From a protest in Goiania.
A sign lies next to a burning Brazilian flag during a protest against the 2014 World Cup in Goiania June 3, 2014. REUTERS/Cristiano Borges

Six days from now, the first World Cup games kick off in Brazil. The government should be sweating bullets. In the latest episode of what are now year-long protests sparked by the games, subway workers in Sao Paolo announced on Thursday they would go on strike after negotiations fell through on a pay raise. The strike has affected more 4 million daily passengers in the city’s subway and overland trains, according to the Associated Press, and could send fans scrambling for alternative means to reach the newly built (though still unfinished) Itaquerao stadium if the dispute isn’t resolved by June 12.

The subway workers’ union rejected an offer of an 8.7 percent hike, insisting on at least 10 percent; afterward, union president Altino Melo dos Prazeres pointed to the $431 million price tag on the newly built Itaquerao stadium in explaining the union’s decision to demand concessions from the state government company that manages transportation in the city. The union will be accruing fines of $44,000 each day of the strike after a judge ordered it to work at full capacity during rush hours and 70 percent capacity in off hours, according to Al Jazeera America.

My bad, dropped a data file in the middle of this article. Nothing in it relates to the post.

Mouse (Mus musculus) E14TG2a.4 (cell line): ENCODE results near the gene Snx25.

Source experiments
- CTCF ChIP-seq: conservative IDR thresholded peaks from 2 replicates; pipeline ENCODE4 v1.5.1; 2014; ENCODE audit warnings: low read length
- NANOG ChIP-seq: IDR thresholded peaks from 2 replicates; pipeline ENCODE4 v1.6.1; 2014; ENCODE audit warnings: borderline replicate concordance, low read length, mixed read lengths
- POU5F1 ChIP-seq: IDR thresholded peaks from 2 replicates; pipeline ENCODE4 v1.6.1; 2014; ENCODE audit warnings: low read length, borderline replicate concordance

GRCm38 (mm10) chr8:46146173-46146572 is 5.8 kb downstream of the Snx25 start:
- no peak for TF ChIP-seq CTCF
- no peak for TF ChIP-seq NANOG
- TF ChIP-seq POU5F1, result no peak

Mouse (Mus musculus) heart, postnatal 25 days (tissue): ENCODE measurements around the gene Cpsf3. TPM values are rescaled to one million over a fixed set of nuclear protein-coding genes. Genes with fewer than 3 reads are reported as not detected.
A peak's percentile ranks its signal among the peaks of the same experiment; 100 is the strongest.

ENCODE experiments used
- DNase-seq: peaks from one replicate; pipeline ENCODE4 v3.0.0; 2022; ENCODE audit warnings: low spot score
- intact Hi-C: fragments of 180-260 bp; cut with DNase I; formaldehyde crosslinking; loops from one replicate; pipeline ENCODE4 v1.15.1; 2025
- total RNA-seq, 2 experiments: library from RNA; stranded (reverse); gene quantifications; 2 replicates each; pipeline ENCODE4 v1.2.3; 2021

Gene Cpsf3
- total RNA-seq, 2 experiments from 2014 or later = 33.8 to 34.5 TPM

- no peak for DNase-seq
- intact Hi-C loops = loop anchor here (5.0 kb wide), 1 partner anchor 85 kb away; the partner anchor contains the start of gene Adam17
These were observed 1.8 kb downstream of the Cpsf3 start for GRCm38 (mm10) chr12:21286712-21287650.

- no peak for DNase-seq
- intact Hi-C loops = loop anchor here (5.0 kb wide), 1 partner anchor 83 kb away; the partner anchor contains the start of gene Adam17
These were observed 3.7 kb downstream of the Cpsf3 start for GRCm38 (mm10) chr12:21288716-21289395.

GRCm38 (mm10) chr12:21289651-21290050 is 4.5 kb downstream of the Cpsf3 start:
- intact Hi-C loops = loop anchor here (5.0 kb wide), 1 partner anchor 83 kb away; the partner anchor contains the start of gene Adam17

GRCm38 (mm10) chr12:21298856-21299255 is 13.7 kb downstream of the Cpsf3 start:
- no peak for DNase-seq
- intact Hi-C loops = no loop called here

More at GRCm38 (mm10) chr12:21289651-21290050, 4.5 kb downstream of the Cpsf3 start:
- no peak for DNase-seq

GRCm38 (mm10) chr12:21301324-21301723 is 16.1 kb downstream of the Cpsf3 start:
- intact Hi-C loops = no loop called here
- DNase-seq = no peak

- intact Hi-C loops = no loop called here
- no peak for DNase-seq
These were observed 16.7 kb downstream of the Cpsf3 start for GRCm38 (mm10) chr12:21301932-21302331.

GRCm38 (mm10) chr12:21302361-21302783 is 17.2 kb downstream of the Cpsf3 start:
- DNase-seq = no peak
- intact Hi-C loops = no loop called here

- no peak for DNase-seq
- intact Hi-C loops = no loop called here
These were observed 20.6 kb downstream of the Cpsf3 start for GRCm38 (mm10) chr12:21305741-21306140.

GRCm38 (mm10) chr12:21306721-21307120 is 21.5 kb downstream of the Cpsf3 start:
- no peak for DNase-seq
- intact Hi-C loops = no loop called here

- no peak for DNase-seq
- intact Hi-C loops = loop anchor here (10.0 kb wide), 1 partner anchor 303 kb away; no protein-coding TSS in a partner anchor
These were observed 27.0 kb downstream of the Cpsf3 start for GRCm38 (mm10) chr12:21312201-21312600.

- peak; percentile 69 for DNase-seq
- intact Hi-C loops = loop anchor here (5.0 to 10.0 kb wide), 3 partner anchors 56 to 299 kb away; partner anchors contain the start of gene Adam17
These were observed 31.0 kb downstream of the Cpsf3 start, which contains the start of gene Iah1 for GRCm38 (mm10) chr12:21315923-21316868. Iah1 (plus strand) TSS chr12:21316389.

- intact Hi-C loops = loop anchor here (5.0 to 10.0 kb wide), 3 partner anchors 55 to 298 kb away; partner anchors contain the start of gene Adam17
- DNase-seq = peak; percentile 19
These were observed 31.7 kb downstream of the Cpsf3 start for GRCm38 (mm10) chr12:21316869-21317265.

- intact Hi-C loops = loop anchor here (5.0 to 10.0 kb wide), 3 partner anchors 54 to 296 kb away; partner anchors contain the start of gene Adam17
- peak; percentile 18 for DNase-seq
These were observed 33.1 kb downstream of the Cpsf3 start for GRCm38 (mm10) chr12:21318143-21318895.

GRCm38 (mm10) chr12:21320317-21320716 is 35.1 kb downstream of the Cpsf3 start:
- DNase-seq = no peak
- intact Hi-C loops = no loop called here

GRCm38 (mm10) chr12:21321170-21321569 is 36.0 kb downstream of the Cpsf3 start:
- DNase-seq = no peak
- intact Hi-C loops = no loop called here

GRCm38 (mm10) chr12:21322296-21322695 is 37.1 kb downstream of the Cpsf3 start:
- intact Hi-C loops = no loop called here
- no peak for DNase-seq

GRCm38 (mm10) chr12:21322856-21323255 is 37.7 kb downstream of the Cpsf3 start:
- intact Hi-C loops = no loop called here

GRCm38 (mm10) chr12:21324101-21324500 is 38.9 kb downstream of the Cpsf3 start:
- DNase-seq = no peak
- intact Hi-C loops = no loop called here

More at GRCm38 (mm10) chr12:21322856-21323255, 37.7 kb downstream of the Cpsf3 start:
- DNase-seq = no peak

The subway workers aren’t alone. Bus drivers walked off the job in May, stranding hundreds of thousands. On Wednesday, an estimated 10,000 people with the Homeless Workers’ Movement marched in Sao Paolo to demand more government spending on health, education and subsidized transport, according to BBC. Meanwhile, watchdog Amnesty International warned Brazilian authorities against cracking down on protestors during the games, calling it a “crucial test.” Hundreds have been injured by military riot-control forces in protests since last June.

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